Hi Chris I only have some trivial points to mention. Go for sweept bends and not the cheaper forged bends if you use JIC connectors, the swept bends are also swivel type. You'll need a nice set of AF spanners for assembly of Alloy JIC fittings. The steel fittings are much cheaper but have larger radii, take more space and have a notable weight if you use a lot of them. Even the lightest contact between steel braided hose and anything is touches will cause significan abrasion if movement is available. Be careful with steel braid near anything electrical is makes an excellent short circuit and fire risk. Assembling steel hoses was not a fun task, you must follow the instructions in the back of the think auto catalogue exactly. It may not be applicable in your case but if your engine is not rigidly mounted then consider any movement between the engine and the fixed side of the line; on my pressure regulator return I had to arrange a set up to angle the return hose correctly, this male-female section failed at Mallory park and glad I stopped to investigate the 'petrol' smell to see fuel all over the place. Replacment with a fixed non swivel forged fitting solved the issue, but that was lucky; an angle forged -6 -6 connector ends up with its bend facing in which ever direction its stops turning when screwed into the the female thread on the pressure regulator, its was not possible in my case but a male-male adaptor and swivel on the return hose would have solved this nicer.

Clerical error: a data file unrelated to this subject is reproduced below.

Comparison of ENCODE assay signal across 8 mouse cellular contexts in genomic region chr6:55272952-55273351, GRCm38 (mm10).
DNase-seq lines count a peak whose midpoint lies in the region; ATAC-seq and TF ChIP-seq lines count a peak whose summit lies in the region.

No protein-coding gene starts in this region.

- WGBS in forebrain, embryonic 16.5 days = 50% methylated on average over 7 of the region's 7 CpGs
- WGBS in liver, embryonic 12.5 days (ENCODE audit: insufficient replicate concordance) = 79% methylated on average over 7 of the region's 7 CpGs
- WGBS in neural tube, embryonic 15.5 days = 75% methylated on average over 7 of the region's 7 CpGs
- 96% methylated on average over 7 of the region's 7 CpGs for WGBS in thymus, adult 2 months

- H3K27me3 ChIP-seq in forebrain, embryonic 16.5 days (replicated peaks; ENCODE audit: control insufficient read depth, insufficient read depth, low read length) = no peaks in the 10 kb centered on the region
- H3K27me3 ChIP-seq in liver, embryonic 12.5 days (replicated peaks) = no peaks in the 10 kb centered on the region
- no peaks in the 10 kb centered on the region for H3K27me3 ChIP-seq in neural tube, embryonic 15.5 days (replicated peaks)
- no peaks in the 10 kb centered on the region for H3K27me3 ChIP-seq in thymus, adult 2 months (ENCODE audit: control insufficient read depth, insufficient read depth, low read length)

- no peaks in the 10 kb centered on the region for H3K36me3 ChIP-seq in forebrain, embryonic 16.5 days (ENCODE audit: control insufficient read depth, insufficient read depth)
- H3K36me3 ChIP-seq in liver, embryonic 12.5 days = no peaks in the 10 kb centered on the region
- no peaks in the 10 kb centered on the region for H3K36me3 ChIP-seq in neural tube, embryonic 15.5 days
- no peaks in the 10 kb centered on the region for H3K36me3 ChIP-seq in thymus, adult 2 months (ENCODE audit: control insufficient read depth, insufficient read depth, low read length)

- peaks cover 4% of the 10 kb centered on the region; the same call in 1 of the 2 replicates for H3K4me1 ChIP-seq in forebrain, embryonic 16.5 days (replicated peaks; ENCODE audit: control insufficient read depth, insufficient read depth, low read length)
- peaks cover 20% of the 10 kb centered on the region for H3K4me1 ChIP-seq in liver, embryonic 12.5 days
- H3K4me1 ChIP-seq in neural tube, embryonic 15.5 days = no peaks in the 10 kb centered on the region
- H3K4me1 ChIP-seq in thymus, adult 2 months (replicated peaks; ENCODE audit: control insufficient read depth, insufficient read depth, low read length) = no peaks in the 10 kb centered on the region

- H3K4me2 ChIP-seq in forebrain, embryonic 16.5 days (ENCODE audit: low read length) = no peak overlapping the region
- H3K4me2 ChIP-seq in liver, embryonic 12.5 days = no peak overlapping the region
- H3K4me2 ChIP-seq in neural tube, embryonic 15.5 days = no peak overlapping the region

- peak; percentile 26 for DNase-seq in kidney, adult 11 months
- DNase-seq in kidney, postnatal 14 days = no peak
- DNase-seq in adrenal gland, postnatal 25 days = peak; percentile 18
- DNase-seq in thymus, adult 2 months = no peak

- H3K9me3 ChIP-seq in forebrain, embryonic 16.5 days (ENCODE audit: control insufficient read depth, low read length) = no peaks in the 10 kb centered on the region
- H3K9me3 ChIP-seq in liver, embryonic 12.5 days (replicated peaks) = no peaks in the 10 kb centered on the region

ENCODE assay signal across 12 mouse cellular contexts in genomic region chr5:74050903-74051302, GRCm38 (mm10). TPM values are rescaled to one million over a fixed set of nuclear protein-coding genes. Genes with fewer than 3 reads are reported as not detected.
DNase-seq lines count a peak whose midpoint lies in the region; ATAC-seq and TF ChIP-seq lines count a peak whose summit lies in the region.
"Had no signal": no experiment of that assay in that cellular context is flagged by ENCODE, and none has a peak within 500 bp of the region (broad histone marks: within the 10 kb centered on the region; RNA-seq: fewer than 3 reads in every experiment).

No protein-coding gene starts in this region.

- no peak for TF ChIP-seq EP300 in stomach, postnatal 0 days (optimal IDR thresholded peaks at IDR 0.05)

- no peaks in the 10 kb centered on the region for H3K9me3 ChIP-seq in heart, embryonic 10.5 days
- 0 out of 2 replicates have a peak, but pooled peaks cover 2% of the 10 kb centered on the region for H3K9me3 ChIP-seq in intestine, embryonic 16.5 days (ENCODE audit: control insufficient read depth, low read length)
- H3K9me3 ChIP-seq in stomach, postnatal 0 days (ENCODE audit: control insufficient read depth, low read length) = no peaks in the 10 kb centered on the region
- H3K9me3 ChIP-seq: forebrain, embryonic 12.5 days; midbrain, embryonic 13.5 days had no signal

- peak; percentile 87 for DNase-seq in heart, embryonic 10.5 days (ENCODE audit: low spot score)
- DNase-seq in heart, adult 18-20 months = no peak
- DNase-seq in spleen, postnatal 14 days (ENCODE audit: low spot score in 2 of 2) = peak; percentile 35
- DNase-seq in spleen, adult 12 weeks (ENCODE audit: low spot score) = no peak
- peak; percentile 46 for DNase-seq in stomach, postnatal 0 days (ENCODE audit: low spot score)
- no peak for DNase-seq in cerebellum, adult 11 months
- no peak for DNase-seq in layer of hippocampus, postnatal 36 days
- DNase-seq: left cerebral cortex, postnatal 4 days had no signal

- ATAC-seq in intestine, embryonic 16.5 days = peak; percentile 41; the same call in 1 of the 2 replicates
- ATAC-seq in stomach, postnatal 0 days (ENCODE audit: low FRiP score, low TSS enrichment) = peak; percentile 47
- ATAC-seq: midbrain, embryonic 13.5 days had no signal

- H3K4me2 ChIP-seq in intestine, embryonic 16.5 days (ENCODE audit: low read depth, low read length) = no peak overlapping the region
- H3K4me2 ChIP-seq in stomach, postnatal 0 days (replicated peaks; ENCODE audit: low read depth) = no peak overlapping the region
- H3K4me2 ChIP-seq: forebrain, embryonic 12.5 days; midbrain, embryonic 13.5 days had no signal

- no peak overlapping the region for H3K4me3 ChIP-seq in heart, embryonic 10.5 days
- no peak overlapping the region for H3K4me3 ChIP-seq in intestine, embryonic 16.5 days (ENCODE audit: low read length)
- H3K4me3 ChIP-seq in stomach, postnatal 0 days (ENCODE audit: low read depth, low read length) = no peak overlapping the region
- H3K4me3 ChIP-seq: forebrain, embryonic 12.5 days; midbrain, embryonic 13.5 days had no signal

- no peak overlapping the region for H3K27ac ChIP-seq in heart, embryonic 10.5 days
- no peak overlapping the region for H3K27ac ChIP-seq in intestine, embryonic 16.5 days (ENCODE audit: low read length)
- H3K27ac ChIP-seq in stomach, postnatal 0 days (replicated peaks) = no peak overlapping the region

Rich
book 38

Cousin Cleotis
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Re: Hose for fuel delivery

Post by Cousin Cleotis » February 14th, 2009, 2:04 pm

I know this question hasnt been asked but something that alot of people dont realise is that JIC an AN fittings are not compatable, the threads are the same and both are measured in 'dash' sizes, but the sealing surfaces are at different angles. JIC fittings are 45 degrees and AN fittings are 37 degrees.

If you are interested in saving money, Aircraft AN fittings are often alot cheaper than "motorsport" fittings

Paul

Guy Croft
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Re: Hose for fuel delivery

Post by Guy Croft » February 14th, 2009, 3:06 pm


smckeown
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Re: Hose for fuel delivery

Post by smckeown » February 14th, 2009, 3:57 pm

I wouldn't use an adjustable regulator. I'd go for a fixed one, say 3 or 4 bar, depending of course on what pressure is needed based on the injectors you have. The problem with adjustable ones, is once adjusted, they apparently do not stay fixed at that level.
205 8v Track car

chrislandy
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Joined: November 17th, 2008, 2:13 pm
Location: Cheltenham, UK

Re: Hose for fuel delivery

Post by chrislandy » February 16th, 2009, 9:59 am

Thanks for all your advice guys, following this could anyone recommend a suitable fixed fuel pressure regulator to run at somewhere between 3 and 3.5 bar, the injectors I am using are Siemens deka 60lb (4off).

Chris.